DIY Wood Slice Table

Look intimidating? Well, I’m here to tell you that it’s SO not. There are some DIY projects out there that seem totally daunting at first, but in reality aren’t that difficult at all! This DIY wood slice table project is a perfect example of that. With just a few supplies and a little bit of time, you can make yourself your very own coffee table, end table, or plant stand.

This project is perfect for anyone who likes incorporating natural accents into their home. I’ve also found these tables to make the absolute perfect wedding gift if you’re not a registry kind of person, like myself.

Let’s get started!

Supplies:

I only recommend products I would use myself and all opinions expressed here are my own. This post may contain affiliate links that at no additional cost to you, I may earn a small commission.

  • Wood Slice. Finding the right piece of wood is potentially the most difficult part of the project depending on what you’re looking to do. I was lucky enough to steal a piece of spalted maple from my in-laws for my end table. This is a more difficult wood to come by, but if you have any connections I’d highly suggest reaching out to them. I’ve also heard of others finding great deals on wood slices on Craigslist or reaching out to a local lumber store. Other options are thelumbershack.com or for a smaller table check out Save-On-Crafts.
  • Hairpin Legs. I got mine from diyhairpinlegs.com and was so pleased with the quality and how fast they shipped. For my end table, I went with 19″ 2-Rod Design 3/8″ diameter legs with a Jet Black Satin finish. They come in packs of four so for this project you will have one left over. After I finished this project I found these hairpin legs on Amazon that I think are a great (and affordable) option!
  • Screws. If you ordered your hairpin legs from diyhairpinlegs.com then the screws are included.
  • Pencil
  • Water Based Polyurethane. Note you can also use Oil Based Polyurethane but the final look of the wood will be darker.
  • Paint Brush
  • Wood Shims
  • Drill
  • Sander. I used and would recommend a belt sander, but you can also use a palm sander.
  • Sandpaper (50, 80, & 120 grit)
  • Air Compressor
  • Level

Step 1: Prepare the Wood Slice

I hope you’re ready to sand! Honestly, it’s not too bad if you have a good podcast to listen to.

If your wood slice has bigger imperfections, start with 50 grit to knock down some of the large ridges. Since mine came right from the tree, you can see the large marks made from the chainsaw that I had to knock down.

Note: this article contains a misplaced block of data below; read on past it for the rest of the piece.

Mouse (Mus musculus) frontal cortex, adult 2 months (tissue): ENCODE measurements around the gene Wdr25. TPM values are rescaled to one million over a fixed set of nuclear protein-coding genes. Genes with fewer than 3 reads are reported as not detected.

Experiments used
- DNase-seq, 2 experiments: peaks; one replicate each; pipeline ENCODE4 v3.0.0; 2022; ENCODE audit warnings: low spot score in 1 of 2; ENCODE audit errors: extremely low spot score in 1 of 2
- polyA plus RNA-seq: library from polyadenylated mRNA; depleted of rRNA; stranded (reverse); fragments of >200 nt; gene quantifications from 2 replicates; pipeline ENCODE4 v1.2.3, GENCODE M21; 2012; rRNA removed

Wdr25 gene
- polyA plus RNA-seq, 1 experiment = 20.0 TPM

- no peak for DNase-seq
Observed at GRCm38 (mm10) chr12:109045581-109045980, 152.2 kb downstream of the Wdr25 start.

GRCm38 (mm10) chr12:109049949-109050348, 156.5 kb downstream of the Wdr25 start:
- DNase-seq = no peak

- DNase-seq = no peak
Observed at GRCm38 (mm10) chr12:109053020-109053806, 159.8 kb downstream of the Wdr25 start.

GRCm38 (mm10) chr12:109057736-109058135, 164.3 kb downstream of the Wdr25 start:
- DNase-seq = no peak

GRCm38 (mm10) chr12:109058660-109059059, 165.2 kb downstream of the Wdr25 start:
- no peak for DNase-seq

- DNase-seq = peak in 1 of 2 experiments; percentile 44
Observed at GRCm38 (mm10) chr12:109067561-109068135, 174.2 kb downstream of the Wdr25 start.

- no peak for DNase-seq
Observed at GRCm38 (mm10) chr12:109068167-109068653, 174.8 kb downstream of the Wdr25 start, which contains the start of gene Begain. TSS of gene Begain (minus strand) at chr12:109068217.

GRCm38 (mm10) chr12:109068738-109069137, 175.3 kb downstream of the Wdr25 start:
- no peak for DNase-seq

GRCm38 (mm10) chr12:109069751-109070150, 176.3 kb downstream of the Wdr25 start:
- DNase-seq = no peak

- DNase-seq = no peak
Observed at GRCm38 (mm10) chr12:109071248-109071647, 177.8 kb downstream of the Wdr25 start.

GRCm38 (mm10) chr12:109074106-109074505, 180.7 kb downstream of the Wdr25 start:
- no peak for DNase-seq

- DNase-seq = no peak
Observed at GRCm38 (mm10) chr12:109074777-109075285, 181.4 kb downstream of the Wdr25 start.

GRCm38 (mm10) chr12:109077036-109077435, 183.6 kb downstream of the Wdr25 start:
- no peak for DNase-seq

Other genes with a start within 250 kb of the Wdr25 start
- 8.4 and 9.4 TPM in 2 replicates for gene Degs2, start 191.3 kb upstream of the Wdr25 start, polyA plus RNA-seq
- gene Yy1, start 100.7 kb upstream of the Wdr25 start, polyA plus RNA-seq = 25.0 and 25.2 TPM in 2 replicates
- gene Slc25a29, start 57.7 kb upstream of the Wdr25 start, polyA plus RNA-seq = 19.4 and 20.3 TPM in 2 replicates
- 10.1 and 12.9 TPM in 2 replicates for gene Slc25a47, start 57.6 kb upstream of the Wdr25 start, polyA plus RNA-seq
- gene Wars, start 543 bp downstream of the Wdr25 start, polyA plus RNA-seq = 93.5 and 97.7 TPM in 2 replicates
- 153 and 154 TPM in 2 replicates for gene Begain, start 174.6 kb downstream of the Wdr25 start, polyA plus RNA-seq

I found it helpful to set up my wood slice on a small table so I could stand and move around while sanding. If you have sawhorses, those also work very well.

After I was done with the 50 grit sand paper, I moved onto the 80 grit until the surface was smooth. After that, I moved onto 120 grit. You will want to spend the most time on the 120 grit sandpaper.

As you sand, you’ll find that the surface of the wood slice will start to be covered in saw dust – go figure! Use the air compressor to quickly blow off all the saw dust so you’re able to see what the heck you’re doing.

Keep sanding until the surface is completely smooth and use the air compressor to blow off any dust and dirt from the top and sides.

This is what my wood slice looked like when I was done sanding.

Step 2: Apply the Finish

After your wood slice is completely smooth and dust free, you are ready for the fun part.

Grab your polyurethane and paint brush and start painting the top of the wood slice only. Make sure to stir the polyurethane before use. Generally, I do about 7 coats making sure it’s dry between layers, but you can do more or less depending on what you like.

For the first few layers, it won’t look like too much is happening, but don’t worry, just keep slapping on the layers! In addition, depending on your wood slice, you might need to lightly sand with the 120 grit sandpaper between the first few layers of polyurethane if you feel any roughness on the surface.

After the top of the wood slice has approximately 7 layers, move onto adding a few layers to the sides – I usually do 3-4 layers here.

Note: If you don’t wait to do the sides of the wood slice until after the top is finished, dirt from the bark will end up on the top and will harden in the polyurethane.

Step 3: Attach the Legs

Now that your wood slice is complete, you just have to attach the legs! I enlisted my finance’s help with this step.

Flip your wood slice upside down and roughly position the legs when you’d like them to be – no exact science to this. Mark the holes where the screws will go with a pencil (I slacked on the picture taking for this step – oops).

We then drilled in a few of screws to secure the legs so that we could stand it up to make sure it was level.

We were pretty picky on making sure it was completely level, but if you are happy with how yours looks – drill in all the screws at this step!

Note: If your wood slice has a large crack, try placing once of the legs over the crack to prevent it from further splitting.

We flipped the wood table onto its legs and using a level, found that we needed to use two shims on one side to make the table totally level.

Being careful not to split the wood of the shim, drill through the shim and then drill through completely to connect it to the wood slice.

Now that the table is level, we flipped the wood slice back upside down and screwed in all the screws to completely secure the legs.

Now you have your very own DIY Wood Slice Table!

I would love to know if you tried to DIY your own wood slice table and how it went. Feel free to leave a comment below!

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